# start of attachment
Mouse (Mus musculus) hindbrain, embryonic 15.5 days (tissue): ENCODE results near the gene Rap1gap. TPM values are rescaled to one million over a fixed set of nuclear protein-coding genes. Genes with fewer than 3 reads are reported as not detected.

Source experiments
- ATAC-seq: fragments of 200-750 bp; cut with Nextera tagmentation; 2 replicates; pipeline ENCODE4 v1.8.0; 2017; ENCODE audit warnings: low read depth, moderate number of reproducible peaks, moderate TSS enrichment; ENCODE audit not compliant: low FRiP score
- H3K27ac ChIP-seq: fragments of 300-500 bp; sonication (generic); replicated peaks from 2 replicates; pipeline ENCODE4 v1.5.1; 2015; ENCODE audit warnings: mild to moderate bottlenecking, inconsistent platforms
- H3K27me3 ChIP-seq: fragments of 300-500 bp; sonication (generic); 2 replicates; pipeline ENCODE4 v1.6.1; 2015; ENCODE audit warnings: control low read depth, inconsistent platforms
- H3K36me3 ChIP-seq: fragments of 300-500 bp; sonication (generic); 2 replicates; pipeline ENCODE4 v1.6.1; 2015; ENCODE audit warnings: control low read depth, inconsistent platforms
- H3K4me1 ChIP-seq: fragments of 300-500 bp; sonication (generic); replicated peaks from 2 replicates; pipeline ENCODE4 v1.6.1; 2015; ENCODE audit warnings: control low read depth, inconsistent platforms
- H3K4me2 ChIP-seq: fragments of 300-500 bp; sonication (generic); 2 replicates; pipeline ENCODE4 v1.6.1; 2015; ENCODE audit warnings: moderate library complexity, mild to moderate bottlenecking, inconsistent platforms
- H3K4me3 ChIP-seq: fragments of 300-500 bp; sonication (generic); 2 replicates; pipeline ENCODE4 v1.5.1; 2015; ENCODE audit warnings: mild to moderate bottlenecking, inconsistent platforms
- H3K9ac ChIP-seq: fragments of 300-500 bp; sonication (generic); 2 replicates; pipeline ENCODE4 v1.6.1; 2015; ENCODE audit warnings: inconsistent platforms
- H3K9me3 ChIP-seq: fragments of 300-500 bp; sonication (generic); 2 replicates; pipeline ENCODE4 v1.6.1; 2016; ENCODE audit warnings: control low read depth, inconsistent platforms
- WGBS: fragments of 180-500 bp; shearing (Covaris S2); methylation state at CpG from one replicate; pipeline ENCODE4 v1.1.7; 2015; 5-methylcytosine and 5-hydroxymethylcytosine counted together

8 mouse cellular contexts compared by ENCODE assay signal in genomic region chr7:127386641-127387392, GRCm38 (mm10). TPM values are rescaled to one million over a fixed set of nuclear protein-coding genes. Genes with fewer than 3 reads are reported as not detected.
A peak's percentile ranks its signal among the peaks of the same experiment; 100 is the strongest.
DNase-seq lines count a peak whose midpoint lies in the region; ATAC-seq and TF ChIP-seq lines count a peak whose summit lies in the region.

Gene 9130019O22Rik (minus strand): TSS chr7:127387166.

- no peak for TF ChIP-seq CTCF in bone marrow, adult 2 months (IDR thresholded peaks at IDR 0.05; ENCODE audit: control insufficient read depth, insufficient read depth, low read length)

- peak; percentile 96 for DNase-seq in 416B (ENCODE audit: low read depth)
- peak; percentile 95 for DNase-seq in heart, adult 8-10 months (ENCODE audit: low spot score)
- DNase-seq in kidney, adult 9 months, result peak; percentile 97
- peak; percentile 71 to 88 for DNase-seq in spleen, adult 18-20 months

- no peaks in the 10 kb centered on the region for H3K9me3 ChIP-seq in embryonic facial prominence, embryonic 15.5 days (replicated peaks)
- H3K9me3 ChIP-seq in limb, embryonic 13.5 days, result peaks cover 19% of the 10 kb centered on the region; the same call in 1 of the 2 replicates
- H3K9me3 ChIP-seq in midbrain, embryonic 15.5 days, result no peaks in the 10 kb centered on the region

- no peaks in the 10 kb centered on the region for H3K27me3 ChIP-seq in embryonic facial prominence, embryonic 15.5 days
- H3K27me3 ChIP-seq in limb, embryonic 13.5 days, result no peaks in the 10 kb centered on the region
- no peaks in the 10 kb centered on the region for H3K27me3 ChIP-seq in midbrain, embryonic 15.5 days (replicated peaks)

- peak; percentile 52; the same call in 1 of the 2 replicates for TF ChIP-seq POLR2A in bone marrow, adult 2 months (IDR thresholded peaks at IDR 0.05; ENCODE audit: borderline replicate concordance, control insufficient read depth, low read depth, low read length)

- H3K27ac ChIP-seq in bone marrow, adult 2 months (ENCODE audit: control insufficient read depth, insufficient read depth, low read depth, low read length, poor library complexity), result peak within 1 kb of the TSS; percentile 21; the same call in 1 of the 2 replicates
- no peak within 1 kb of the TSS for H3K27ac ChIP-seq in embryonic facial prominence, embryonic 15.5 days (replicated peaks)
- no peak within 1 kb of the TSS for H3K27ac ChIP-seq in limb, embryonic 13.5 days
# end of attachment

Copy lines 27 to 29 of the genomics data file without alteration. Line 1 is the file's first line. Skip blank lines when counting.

- no peaks in the 10 kb centered on the region for H3K27me3 ChIP-seq in midbrain, embryonic 15.5 days (replicated peaks)

- peak; percentile 52; the same call in 1 of the 2 replicates for TF ChIP-seq POLR2A in bone marrow, adult 2 months (IDR thresholded peaks at IDR 0.05; ENCODE audit: borderline replicate concordance, control insufficient read depth, low read depth, low read length)

- H3K27ac ChIP-seq in bone marrow, adult 2 months (ENCODE audit: control insufficient read depth, insufficient read depth, low read depth, low read length, poor library complexity), result peak within 1 kb of the TSS; percentile 21; the same call in 1 of the 2 replicates